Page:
Critical Essay: Undergraduates (7-10 Pages); Graduate Students (15 Pages). Students should develop a topic in consultation with the professor which allows them to apply some of the theoretical and conceptual materials from the course to explore some aspect of contemporary children's culture. Due February 24th.

Produce a children's artifact: Produce/construct/implement a game, toy, program, book, or other artifact for children. Examples include: writing a children's story, implementing a video game, building a children's toy, filming a segment of a children's show. Then write 3-4 pages about the underlying assumptions about children/childhood that are pre-supposed by your artifact, along with an annotated bibliography consisting of at least 8 references (grad students are to supply 12 references) that have influenced your development of this artifact. You will be bringing the artifact in to present to the class. Due March 11th.

Required Books:

For your shopping convenience, we have made links to all necessary books on Amazon.com. The remaining readings will be linked to the website, in pdf format.

Justine Cassell and Henry Jenkins (Ed.) From BarbieŽ to Mortal Kombat: Gender and Computer Games
Sigmund Freud, Three Essays on the Theory of Sexuality
Henry Jenkins (Ed.) The Children's Culture Reader
Neal Stephenson, The Diamond Age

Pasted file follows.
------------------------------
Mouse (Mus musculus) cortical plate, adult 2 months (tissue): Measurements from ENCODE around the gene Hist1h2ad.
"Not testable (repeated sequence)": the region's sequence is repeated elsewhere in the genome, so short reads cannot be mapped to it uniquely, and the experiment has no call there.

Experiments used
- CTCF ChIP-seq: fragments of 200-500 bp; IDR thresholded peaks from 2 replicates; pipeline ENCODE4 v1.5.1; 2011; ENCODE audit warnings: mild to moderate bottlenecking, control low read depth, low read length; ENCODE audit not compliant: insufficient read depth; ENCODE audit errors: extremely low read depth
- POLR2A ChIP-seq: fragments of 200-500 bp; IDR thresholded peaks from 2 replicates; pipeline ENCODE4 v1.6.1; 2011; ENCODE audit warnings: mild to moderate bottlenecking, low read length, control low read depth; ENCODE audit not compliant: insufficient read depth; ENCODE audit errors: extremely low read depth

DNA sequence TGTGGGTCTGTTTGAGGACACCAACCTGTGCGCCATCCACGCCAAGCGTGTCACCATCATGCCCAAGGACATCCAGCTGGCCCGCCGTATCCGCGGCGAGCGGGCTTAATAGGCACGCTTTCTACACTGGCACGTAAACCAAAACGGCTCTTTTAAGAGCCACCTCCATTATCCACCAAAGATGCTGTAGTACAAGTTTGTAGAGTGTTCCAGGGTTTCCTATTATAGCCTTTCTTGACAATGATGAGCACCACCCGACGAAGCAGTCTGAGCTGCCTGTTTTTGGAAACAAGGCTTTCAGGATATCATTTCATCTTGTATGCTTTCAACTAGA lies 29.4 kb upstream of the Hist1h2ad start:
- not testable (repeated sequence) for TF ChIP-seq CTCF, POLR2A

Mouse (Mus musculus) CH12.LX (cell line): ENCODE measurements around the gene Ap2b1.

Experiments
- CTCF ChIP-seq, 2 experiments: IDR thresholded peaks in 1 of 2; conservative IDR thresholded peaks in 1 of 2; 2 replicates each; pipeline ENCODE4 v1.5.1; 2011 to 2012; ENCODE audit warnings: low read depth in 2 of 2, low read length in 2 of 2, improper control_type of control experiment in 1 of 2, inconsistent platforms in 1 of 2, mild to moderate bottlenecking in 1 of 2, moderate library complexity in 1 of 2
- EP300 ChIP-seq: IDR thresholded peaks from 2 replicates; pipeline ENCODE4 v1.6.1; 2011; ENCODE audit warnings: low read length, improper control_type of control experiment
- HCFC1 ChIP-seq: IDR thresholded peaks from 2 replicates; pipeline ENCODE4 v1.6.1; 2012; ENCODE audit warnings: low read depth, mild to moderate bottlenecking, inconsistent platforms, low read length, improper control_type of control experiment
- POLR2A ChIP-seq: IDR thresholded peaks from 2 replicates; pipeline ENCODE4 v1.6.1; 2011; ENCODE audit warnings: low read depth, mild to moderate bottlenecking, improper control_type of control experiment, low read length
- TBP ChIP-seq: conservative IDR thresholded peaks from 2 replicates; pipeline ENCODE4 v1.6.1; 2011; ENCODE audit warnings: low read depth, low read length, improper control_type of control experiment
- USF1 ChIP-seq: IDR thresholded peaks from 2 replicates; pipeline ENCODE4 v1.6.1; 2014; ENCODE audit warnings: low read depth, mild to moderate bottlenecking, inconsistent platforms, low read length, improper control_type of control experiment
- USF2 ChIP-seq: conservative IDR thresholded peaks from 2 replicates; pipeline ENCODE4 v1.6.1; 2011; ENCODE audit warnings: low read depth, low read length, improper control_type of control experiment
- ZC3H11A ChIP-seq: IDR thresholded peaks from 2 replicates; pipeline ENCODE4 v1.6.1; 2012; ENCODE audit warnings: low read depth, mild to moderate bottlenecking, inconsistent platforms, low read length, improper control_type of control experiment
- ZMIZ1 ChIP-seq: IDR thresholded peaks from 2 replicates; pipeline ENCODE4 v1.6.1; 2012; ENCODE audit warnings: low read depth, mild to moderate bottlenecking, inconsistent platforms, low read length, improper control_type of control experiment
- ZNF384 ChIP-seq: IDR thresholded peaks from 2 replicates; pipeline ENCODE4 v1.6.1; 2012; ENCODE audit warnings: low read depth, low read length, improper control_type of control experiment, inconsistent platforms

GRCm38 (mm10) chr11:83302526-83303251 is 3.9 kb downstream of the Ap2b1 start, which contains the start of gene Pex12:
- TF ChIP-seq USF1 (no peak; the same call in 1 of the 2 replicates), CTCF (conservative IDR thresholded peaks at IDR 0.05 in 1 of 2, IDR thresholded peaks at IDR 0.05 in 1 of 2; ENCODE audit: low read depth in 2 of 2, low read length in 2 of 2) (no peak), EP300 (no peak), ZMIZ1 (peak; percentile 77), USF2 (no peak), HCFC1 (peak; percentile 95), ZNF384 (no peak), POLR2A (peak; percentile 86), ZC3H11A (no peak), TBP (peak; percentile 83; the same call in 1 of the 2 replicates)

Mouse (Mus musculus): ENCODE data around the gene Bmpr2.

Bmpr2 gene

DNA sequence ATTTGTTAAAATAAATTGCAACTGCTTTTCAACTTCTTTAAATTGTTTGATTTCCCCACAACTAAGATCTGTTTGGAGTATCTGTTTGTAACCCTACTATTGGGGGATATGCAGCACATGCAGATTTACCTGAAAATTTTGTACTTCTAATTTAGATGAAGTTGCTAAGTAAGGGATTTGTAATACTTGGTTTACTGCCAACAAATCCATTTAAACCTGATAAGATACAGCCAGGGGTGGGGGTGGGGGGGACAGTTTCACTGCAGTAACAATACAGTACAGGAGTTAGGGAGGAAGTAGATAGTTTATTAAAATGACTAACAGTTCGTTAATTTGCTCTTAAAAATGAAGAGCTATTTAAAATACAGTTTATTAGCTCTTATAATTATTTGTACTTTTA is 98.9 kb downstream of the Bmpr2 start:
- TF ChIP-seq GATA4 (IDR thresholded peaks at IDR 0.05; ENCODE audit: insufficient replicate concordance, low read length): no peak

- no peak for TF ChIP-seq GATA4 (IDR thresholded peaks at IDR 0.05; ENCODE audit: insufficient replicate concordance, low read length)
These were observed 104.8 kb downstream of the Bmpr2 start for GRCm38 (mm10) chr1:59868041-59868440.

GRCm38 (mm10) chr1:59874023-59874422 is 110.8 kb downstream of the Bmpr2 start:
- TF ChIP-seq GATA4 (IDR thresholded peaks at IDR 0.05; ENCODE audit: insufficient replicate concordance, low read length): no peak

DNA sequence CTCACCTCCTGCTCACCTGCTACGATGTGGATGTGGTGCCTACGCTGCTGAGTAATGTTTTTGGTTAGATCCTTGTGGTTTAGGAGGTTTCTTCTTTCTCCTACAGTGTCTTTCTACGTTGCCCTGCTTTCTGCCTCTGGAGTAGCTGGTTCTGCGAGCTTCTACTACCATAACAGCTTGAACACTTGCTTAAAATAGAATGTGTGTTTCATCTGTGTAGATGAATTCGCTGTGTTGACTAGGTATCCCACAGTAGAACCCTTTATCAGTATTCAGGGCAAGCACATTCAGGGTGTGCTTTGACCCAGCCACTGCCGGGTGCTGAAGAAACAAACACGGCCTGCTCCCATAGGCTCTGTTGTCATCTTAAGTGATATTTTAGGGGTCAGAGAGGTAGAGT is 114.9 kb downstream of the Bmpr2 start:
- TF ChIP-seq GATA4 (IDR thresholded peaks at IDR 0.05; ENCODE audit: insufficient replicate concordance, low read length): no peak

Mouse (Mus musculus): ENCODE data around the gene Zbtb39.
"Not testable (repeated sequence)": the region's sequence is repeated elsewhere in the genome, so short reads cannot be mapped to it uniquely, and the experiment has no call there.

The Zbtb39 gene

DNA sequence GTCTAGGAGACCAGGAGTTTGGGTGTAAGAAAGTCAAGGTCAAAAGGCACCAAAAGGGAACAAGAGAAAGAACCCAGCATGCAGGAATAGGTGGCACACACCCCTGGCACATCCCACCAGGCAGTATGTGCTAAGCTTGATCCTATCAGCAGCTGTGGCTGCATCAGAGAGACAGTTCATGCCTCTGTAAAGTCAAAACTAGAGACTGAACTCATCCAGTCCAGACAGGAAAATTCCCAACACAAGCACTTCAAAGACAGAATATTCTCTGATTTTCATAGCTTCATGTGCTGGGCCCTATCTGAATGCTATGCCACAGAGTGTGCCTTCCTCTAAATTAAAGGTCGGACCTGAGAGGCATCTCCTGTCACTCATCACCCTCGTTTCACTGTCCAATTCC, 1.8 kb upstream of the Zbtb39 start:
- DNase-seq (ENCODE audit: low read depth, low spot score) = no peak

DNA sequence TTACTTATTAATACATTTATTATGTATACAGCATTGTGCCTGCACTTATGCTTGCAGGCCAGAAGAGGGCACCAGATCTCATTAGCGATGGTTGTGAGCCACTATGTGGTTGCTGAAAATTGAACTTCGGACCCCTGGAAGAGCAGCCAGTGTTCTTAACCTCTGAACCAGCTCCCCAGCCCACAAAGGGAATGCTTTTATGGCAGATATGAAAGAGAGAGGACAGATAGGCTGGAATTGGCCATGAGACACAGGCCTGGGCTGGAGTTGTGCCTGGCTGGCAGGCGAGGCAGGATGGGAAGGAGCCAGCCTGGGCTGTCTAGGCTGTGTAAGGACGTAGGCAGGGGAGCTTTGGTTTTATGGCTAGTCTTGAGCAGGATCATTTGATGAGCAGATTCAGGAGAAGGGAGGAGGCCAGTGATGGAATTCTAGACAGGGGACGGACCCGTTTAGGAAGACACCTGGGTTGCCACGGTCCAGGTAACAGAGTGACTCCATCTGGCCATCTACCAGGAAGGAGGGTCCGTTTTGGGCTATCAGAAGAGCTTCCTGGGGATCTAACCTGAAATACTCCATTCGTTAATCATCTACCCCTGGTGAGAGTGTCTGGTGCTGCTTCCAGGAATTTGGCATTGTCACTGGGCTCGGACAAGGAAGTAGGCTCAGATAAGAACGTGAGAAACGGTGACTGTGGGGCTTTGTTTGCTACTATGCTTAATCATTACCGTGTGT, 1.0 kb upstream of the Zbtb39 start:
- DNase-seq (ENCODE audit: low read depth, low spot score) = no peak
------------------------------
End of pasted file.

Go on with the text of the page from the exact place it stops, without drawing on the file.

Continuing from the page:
Joseph J. Tobin, David Y. H. Wu, Dana H. Davidson Preschool in Three Cultures: Japan, China, and the United States

Grading Policy:

Interpretive questions and class participation will be graded with a check mark for each class meeting, to indicate that the requirement was met. Late interpretive questions will be accepted once during the semester, no questions asked, provided they are turned in before the following class meeting.

Other than this, please note that all work must be turned in on time, no late work will be accepted.Do not even think of asking for an extension in the following cases: 1) you have a lot of tests or papers in other classes that week; 2) you will be away on the day the assignment is due, 3) a last-minute emergency. Assignments are given well in advance, and just because you planned to write the paper the night before but got food poisoning is not an excuse for not turning in your paper on time!

The other assignments will be assigned letter grades. The term paper and final children's artifact are each worth 25% of your grade. The children's observation, and analysis of artifact are worth 15% of your grade each. The interpretive questions and class participation are worth 10% each (and may also serve to bump up or down grades that are on the edge).

The critical essay will be graded on both content and form. Content means the originality and interest of the research question, nature of the methodology used to investigate the question, plausibility of your interpretations. Form means the organization, clarity and quality of the writing, and the scholarly use of conventions such as citations and footnotes. An 'A' quality term paper finds an interesting research question in contemporary children's culture, makes use of primary and secondary sources to address the question, and adds interesting and original interpretations of the author's own. It is well-organized and clearly and professionally written.

You will be encouraged to carry out the observation, analysis and construction assignments in groups. However, each student must turn in a report that is recognizeably his or her own work. In order to make sure that your collaboration falls within the Northwestern guidelines of academic integrity, please read : http://www.northwestern.edu/uacc/ and in particular, http://www.northwestern.edu/uacc/plagiar.html.